Submitted by Jeff Buster on Mon, 03/05/2007 - 18:49.
I still haven't read the "T Forces" reasons why wind turbines on Lake Erie are the first wind turbine development for Ohio in need of taxpayer subsidy study by Cuyahoga County (I have been a  wind energy believer for 37 years, so take my cynicism here very seriously), but I was amused that David Rosenberg, Manager, Market Development for the Americas, GE Energy, was a member of the Technical Development Committee (see page 2 of pdf “members”)  While GE is figuring out how to offshore  to China the component manufacturing of their turbines, GE has their rep in NEO on the so called “task force” to figure out how to install turbines off of Cleveland in Lake Erie.   Forget the installation of turbines in NEO, NEO needs the gearcase work.  Why isn’t GE working with a Cuyahoga County “task force” to figure out why we can’t manufacture GE gearboxes right here in the USA?  Why aren’t our political and civic representatives asking this question?


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Great point JB.   I'll

Great point JB.   I'll tell you why China, because they want near slave labor at a nickel a day working on their production lines, far away from public scrutiny and environmental regulations that drive down the amount of externalities and drive up ethical production. 

So much for having a fair trade wind turbine gear box... or turbine at all. 

Wikipedia's take on fair trade is as follows:

Definition of fair trade

The most widely recognized definition of fair trade was created by FINE, an informal Association of the four main fair trade networks (Fairtrade Labelling Organizations International, International Fair Trade Association, Network of European Worldshops and European Fair Trade Association):[4]

Fair trade is a trading partnership, based on dialogue, transparency and respect, which seeks greater equity in international trade. It contributes to sustainable development by offering better trading conditions to, and securing the rights of, marginalized producers and workers - especially in the South. Fair trade organizations (backed by consumers) are engaged actively in supporting producers, awareness raising and in campaigning for changes in the rules and practice of conventional international trade.


Doing well vs. Doing good

This gets to the heart of my problem with the concept of "sustainability" of doing good while doing well. I don't believe they are complimentary at all. If GE's objective is to do well, as is their shareholder obligation, GE will do whatever is legal to profit. There is no expectation they will do good - they do not have any shareholder obligation to do good for anyone. I don't hold that against them. But when a community is activated to support GE, and other do-wellers, on the hype it is about doing good, that is a misappropriation of public trust, under false pretenses. When a community puts their energy into helping industry do well, it is unrelated to doing good for the community. E.G., the City of Cleveland is not pursuing Sherwin Williams to do good by the community about the lead they "Covered the Earth" in because Cleveland wants Sherwin Williams to do well. It seems we have fallen into an odd state of being a community all about helping industry do well, and we are not doing good for the people of the community, and the community is not doing good or well. Perhaps there is a lesson to be learned in that.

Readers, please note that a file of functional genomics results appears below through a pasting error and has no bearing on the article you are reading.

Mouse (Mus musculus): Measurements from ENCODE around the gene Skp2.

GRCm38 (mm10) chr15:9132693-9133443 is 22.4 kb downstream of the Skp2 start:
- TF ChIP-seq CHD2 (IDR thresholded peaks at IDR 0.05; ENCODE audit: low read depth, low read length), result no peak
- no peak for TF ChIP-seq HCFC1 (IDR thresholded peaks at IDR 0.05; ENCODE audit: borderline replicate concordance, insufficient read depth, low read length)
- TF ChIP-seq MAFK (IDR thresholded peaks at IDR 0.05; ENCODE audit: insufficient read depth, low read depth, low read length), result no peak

Disrupt IT

interesting perspective

As Norm has specifically specified ... Sustainaibility does not have to entail doing good and doing well - but what many organizations are finding is unprecedented value when they MEANINGFULLY find ways to do so.  As former HP-CEO Carly Fiorina put it 'Doing Good and Doing Well need not be mutually exclusive outcomes'.  Norm makes excellent points from his perspective - but the most important aspect of Sustainability is that it is a holistic and integrative PROCESS and not a static entity.  It refers quite simply in creating a generative process - one which does not compromise our future generations and their abilities to meet their needs.  We need to function as an integrated, synergistic system so that all stakeholders who wish to effect sustainability and those who don't necessarily see this as valuable are empowered with the thought leadership and strategies to uplift the entire system that is Northeast Ohio - NEO.

The six-frame model (arts, education, economy, environment, health, technolgy) which comprises our core taxonomy on REALNEO was designed to demonstrate the key pillars that comprise our simple-yet-elegant way of representing holistic sustainable economic development.  By facilitating progress and connectivity within and between these spheres we facilitate progress toward economic development.  Value is found at the intersection between these diverse spheres - Ingenuity Festival celebrates, for example, the intersection between Art and Technology.   

This year we are designing an homage to sustainability and 'A Sustainable Future' - to be featured throughout the first floor of the Nance Business School at CSU - so that it incorporates an organizational design I introduced at 2004 Research ShowCASE at CWRU.  This Thompson Hine Award winner is serving us well as we cultivate and facilitate economic development engines (roundtables) that cluster thought leaders representative of several key technological sectors.  This is all quite exciting and 7gen is proud to partake in this prolific production.